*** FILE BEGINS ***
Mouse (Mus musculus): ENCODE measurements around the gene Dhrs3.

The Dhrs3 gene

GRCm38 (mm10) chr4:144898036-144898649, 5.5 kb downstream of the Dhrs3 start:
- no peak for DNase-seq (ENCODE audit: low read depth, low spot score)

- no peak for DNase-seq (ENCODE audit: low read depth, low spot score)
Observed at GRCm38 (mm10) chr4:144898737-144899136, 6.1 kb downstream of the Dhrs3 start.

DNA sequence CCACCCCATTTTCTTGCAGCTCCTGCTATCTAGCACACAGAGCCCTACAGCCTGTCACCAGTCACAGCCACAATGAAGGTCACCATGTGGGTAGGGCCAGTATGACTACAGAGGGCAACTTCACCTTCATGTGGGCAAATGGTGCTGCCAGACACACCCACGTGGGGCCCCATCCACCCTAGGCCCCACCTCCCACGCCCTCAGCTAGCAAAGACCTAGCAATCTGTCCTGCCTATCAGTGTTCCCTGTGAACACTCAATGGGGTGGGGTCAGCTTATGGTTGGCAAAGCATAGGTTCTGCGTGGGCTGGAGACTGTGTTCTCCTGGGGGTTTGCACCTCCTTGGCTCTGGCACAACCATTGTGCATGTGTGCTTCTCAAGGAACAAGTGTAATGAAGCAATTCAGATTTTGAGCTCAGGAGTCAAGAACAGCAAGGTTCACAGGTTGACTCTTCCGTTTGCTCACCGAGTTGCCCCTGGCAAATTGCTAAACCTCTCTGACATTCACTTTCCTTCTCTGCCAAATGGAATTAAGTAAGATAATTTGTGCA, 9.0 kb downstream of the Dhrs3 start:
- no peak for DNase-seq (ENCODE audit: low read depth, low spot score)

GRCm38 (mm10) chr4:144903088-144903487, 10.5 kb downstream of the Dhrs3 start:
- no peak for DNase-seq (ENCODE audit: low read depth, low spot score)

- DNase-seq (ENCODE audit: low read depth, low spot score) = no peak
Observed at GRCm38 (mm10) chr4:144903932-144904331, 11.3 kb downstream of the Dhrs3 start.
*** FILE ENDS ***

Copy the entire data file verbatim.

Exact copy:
Mouse (Mus musculus): ENCODE measurements around the gene Dhrs3.

The Dhrs3 gene

GRCm38 (mm10) chr4:144898036-144898649, 5.5 kb downstream of the Dhrs3 start:
- no peak for DNase-seq (ENCODE audit: low read depth, low spot score)

- no peak for DNase-seq (ENCODE audit: low read depth, low spot score)
Observed at GRCm38 (mm10) chr4:144898737-144899136, 6.1 kb downstream of the Dhrs3 start.

DNA sequence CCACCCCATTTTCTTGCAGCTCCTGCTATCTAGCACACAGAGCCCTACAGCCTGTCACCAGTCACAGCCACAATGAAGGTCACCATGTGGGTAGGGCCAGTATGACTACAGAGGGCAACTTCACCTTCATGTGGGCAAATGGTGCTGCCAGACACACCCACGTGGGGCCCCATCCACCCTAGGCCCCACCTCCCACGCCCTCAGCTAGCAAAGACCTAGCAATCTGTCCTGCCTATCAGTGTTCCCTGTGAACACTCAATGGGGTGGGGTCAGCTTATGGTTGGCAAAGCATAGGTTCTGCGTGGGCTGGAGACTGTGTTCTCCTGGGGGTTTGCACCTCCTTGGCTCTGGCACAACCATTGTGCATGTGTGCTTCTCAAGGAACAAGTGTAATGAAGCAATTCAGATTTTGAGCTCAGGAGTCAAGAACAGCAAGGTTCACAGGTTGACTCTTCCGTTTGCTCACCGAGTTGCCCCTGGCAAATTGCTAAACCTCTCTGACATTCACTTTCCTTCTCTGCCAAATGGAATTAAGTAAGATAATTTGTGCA, 9.0 kb downstream of the Dhrs3 start:
- no peak for DNase-seq (ENCODE audit: low read depth, low spot score)

GRCm38 (mm10) chr4:144903088-144903487, 10.5 kb downstream of the Dhrs3 start:
- no peak for DNase-seq (ENCODE audit: low read depth, low spot score)

- DNase-seq (ENCODE audit: low read depth, low spot score) = no peak
Observed at GRCm38 (mm10) chr4:144903932-144904331, 11.3 kb downstream of the Dhrs3 start.